Rustoleum Paint Job

Discussion in '1979 - 1995 (Fox, SN95.0, & 2.3L) -General/Talk-' started by Thomas Fitzpatrick, Jan 5, 2014.

  1. ok first of all i've looked and could not find a thread on this so im making a new one. i have a 1988 gt that has different color body panels, faded paint and is just in general need of a paint job. it needs to be cheap which is why i am turning to rustoleum. i ve seen pictures and threads where it is prepared well and turns out very well. my question comes in when deciding whether or not to paint it with a sprayer or roll it on. i have read in detailed directions on doing both but would prefer to roll it on. can i use paint hardener when i roll it on? i would prefer to roll it on because from what i've seen it produces superior results. and paint hardener would just make it even more durable. thanks.
  2. ok i just found a thread on this site but it doesnt specify on whether paint hardener can be used with roll on applications so my question persists.
  3. I cant answer your question, but be sure to post pics after you do it. I dont think there is anything wrong with it, especially when the car is starting out multicolored.
  4. I've done several Krylon and Rustoleum paint jobs. As I'm currently using Rustoleum on my engine bay. Never tried rolling it on. Best of luck. Just remember prep, prep, & PREP! Scotchbrite pads, mineral spirits, and tack cloths are your friends.
    stangboy likes this.
  5. yeah when i do it i will definatley get pics up. but id just like to hear from someone on here about the hardener subject before i dive in to anything
  6. thanks i plan on doing ALOT of prep. i take it you sprayed it. did you use paint hardener? would you recommend rolling it on or spray? i want it as durable as possible. thanks
  7. rustoleum dries quick enough that you dont need a hardener. how ever if you feel that you need a paint that dries quicker, then i suggest using the duplicolor paint shop in a can system. it has no recoat window, but you do need a proper spray gun.
  8. i dont know if im wrong or if we're talking about the same paint but rustoleum enamel takes a pretty damn long time to cure on it's own when sprayed doesn't it? im not sure if its the same for roll on applications i would like it to dry quickly, but a hard, durable finish is the most important thing. and i "proper" spray gun is usually a "expensive" gun which is why i wish to go roll on
  9. thanks man thats alot of useful info
  10. Durability is going to be less to do with hardener and more about the prep work. Rustoleum dries quick about an hour, but depending on the color you use it takes 24/48 hours to cure hard, it will say on the can. Remember with enamel you only have an hour recoat window. Then you have to wait the full 24/48 hours to add more coats. If you use lacquer they have no window. Also you can paint enamel over lacquer, but cannot put lacquer over enamel. So make sure you pick the right primer (lacquer/enamel), if you're priming as well. I spray, never tired rolling it on...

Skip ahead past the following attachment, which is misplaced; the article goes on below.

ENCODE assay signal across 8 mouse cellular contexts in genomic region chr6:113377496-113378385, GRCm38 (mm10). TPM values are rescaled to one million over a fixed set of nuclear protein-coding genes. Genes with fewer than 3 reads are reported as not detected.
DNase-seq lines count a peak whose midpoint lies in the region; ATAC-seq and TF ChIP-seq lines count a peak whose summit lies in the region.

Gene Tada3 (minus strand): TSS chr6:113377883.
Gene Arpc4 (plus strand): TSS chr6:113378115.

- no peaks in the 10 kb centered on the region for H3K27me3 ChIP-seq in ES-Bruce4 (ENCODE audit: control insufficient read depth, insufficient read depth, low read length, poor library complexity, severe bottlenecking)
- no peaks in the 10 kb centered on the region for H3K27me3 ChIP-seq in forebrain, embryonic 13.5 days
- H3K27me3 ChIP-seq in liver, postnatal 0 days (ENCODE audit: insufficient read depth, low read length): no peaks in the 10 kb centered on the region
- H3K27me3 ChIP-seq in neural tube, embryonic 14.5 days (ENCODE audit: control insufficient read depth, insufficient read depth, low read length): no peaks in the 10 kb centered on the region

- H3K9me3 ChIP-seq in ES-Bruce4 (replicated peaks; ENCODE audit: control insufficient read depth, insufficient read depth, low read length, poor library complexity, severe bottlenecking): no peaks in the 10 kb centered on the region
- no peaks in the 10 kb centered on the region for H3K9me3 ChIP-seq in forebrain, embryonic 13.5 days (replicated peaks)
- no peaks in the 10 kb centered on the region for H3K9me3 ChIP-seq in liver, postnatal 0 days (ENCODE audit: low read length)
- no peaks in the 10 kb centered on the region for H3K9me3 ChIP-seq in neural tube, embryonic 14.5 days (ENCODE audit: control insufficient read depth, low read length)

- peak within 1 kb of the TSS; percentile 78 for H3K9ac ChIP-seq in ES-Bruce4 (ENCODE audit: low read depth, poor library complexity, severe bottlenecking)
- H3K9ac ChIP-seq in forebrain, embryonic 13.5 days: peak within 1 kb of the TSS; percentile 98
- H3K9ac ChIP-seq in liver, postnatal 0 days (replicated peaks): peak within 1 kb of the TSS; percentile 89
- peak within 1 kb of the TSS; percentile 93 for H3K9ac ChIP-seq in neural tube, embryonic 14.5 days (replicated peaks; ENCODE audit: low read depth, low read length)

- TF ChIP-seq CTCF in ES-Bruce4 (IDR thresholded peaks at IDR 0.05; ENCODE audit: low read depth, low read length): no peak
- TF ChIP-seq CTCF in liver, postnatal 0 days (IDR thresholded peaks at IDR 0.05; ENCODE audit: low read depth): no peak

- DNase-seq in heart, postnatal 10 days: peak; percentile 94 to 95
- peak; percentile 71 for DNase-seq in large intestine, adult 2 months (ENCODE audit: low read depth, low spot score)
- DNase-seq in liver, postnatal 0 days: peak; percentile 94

11. Lord have mercy!
    madspeed likes this.

    Look into Rustoleum Topside paint. There are less color options, but it's formulated for boats, and is more resistant to UV and weather than standard Rustoleum. Supposed to retain gloss better.

    I looked into doing this a few years ago and chickened out at the last minute. I still have the unopened paint cans haha.
    85rkyboby likes this.
  13. what is it brah?
  14. well damn. that's perfect haha thanks for the link.
  15. Well since you asked
    I've seen these threads before.
    I don't care what you've read on other sites. I wish I could give you a vote of confidence as others have in this thread but I can't.
    I'm gonna be honest.
    I've been painting cars for 35 years. Contrary to popular belief Rustoleum is not an automotive finish grade product. I use it alot myself. Its great for small engine parts, deck chairs, bbq grills, kids toys, industrial tools, ect, ect, ect.
    If you paint your Mustang with it:
    #1 It's gonna look like poop.
    #2 It's gonna take alot of product and multiple coats to achieve gloss and a "Decent" looking overall finish at best.
    #3 After applying massive amounts in hopes to achieve a decent appearance, Durability will be compromised!
    -Rustoleum gets softer and softer when multiple coats are applied and takes longer and longer to dry.
    -It may never totally dry.
    After a month or even two you will be able to use your finger nail and scratch the finish with little effort. If you should spill gas on it while fueling your car it will damage the sheen or cause it to craze and/wrinkle. On a hot sunny day you will be able to mash a thumb print in the hot finish.
    Bottom line its not up to the task and I hate to see anyone waste time, effort and money going down the wrong path.

    Trust me do yourself a favor, save your money and buy real automotive finishing materials or take it to a body shop and do it right.

    good luck
    #17 Onefine88, Jan 5, 2014
    Last edited: Jan 5, 2014
    f8tlfiveo likes this.
  16. really? then you think under $100 is expensive?,tools&rh=i:tools,k:paint guns
  17. I agree with everything @Onefine88 says. The thicker/more layers you do the worse it will get, it may never dry, and it will be shotty work at best. I agree with all that but I wouldn't try and stop you as I'm sure there's no changing your mind. So I give you my experience with it. This is coming from a body collision repair graduate. Just not as experienced as @Onefine88.